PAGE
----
Theses and Dissertations

Date of Award


Document Type


Degree Name

Doctor of Education (EdD)


Abraham S. Fischler College of Education


Deeb Paul Kitchen

Committee Member

Daniel Turner III


belonging, first - year experience, HBCU, orientation programs, retention, transition


This applied dissertation focused on understanding the perceptions of orientation professionals of the impact of orientation programming at public historically Black colleges and universities (HBCUs). This study illustrates the effective practices of orientation programming and their impact on the retention of first – year African American students.

The theoretical framework that supported this study focused on challenge & support, retention, involvement, transition, belonging, and Black identity theory. The research study looked to understand orientation professionals’ perceptions of the impact of orientation programming at a public HBCU on the successful transition and retention of first-year students.

The qualitative multiple case study incorporated an interview protocol and documentation review for twelve participants who all supervise orientation programs. The research findings resulted in the elucidation of six themes which are: Theme 1: Impacting retention with trained orientation leaders; Theme 2: Impacting retention by connecting students to resources to impact barriers to first-year retention and transition; Theme 3: Impacting retention by understanding the role of orientation within first-year retention; Theme 4: Impacting retention by connecting parents to the student transition process; Theme 5: Impacting retention by utilizing effective orientation practices from the student affairs field; and Theme 6: Impacting retention by promoting community, history, and tradition to create belonging.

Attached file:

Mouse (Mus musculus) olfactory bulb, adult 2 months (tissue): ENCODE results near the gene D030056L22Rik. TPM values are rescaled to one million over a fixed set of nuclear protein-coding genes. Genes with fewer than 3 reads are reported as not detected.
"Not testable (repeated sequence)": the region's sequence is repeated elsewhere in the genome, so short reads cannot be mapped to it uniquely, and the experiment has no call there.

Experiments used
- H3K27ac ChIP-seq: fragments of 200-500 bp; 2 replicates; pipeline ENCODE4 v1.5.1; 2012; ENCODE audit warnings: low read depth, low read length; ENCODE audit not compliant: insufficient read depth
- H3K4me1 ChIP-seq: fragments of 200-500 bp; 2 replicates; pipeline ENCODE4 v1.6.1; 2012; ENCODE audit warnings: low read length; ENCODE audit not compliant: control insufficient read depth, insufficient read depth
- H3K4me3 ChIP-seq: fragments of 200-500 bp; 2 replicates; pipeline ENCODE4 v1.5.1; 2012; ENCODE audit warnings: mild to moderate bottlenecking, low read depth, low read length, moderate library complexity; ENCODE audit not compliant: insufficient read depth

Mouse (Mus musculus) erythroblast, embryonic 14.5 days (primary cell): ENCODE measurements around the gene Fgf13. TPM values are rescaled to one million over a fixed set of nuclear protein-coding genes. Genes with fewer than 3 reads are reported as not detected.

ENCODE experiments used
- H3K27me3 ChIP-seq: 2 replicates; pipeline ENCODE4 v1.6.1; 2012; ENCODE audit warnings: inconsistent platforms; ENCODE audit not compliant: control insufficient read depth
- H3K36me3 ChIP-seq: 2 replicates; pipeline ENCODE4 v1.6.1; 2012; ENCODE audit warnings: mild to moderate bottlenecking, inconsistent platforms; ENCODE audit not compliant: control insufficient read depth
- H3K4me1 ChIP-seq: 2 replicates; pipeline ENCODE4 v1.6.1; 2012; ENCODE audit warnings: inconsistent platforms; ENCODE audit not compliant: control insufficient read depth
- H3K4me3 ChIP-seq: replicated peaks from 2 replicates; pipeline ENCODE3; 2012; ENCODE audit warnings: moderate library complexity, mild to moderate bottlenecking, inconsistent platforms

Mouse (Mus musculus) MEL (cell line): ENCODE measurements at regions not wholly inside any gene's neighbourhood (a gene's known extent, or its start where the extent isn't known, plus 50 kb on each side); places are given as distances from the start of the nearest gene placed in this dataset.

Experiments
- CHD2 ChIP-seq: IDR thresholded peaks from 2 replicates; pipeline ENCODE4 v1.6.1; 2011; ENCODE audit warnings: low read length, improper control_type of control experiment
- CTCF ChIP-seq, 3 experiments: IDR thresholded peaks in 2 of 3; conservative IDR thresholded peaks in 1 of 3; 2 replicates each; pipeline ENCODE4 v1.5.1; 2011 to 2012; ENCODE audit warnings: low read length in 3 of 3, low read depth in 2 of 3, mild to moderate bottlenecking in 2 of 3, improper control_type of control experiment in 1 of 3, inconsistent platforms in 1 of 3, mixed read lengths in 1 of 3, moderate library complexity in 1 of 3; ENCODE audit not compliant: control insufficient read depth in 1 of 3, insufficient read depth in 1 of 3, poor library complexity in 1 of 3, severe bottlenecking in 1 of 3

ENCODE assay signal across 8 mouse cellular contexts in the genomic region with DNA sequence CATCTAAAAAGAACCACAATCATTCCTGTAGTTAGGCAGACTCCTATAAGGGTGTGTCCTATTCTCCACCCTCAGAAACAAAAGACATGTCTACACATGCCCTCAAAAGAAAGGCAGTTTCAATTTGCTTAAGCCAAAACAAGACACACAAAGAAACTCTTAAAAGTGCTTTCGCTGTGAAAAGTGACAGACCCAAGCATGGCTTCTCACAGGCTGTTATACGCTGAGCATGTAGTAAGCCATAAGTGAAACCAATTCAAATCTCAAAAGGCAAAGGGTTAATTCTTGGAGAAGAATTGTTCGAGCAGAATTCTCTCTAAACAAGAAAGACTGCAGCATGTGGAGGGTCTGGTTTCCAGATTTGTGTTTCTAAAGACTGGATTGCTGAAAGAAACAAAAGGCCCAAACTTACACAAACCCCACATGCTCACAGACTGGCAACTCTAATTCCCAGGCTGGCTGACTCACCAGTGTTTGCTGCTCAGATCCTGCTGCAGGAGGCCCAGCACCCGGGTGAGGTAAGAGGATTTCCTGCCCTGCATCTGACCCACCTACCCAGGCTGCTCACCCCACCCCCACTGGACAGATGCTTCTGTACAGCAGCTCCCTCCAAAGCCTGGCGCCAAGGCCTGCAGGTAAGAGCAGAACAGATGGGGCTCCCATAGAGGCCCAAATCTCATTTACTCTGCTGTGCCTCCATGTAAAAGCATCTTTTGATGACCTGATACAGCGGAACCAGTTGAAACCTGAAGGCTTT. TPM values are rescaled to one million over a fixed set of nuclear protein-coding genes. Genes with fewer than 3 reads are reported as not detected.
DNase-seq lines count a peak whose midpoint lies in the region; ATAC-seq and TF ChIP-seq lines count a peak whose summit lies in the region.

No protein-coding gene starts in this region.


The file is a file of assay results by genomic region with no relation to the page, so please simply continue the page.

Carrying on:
This research addressed how orientation programs create a sense of belonging for Black students as they transition into the college experience. Future recommendations to duplicate the study with private HBCUs and compare the experiences to public HBCUs. The recommendations presents opportunities to develop research based “best practices” for orientation practices within the HBCU space.

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